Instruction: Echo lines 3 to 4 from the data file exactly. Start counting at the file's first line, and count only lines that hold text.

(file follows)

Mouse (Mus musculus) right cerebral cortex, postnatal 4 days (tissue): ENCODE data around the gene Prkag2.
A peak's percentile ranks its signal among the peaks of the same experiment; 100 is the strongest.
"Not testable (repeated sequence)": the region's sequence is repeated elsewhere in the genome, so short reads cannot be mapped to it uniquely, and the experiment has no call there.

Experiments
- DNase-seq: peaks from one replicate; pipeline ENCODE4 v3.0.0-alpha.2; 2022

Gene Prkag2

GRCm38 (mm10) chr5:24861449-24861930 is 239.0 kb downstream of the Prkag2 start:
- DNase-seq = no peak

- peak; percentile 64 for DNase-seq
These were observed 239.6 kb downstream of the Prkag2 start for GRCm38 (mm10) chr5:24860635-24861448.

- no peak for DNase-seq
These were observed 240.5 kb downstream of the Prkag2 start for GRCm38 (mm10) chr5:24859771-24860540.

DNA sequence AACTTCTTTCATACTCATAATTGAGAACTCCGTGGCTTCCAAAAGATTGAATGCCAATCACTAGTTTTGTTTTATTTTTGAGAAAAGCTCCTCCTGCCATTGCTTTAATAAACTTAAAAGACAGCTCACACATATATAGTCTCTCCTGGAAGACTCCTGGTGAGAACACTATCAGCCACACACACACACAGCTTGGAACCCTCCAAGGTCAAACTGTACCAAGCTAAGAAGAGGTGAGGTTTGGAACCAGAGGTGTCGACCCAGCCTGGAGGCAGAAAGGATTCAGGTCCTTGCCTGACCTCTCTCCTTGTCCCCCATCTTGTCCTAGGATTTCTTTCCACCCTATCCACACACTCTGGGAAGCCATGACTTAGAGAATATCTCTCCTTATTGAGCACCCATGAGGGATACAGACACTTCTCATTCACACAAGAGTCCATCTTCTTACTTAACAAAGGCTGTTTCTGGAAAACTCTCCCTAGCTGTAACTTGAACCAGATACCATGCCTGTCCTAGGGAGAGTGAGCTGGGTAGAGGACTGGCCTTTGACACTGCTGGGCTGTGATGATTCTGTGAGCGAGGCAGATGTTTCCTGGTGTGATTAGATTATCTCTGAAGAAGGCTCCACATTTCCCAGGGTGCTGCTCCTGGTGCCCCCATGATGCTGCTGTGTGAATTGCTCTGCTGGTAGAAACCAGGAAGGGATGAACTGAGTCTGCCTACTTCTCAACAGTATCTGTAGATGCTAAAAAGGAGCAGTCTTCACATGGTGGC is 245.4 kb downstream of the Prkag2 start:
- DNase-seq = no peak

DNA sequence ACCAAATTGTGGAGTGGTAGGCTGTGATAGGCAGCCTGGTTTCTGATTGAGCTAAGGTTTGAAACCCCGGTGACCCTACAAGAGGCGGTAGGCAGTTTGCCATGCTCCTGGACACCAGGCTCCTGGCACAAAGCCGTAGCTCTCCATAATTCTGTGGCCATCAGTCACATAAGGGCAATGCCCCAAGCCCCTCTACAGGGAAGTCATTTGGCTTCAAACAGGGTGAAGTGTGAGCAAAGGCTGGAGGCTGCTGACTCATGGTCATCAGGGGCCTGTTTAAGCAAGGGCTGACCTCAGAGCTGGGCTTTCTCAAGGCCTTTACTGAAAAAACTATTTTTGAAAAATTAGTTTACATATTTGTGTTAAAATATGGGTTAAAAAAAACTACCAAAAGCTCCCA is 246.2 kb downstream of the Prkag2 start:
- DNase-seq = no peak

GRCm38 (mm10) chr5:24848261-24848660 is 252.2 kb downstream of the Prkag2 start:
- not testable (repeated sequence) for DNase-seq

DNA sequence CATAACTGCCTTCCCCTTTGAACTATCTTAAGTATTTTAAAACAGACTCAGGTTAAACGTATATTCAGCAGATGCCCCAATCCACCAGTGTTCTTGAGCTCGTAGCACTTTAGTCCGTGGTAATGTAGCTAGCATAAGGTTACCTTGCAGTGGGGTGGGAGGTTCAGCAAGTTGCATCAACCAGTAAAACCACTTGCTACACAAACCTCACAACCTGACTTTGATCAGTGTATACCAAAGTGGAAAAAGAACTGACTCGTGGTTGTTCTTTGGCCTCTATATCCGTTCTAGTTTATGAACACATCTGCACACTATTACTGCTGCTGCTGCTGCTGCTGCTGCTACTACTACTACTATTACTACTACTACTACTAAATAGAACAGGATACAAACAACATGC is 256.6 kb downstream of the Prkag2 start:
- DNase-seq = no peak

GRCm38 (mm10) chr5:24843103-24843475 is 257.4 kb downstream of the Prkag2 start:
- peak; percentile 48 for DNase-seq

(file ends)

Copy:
"Not testable (repeated sequence)": the region's sequence is repeated elsewhere in the genome, so short reads cannot be mapped to it uniquely, and the experiment has no call there.

Experiments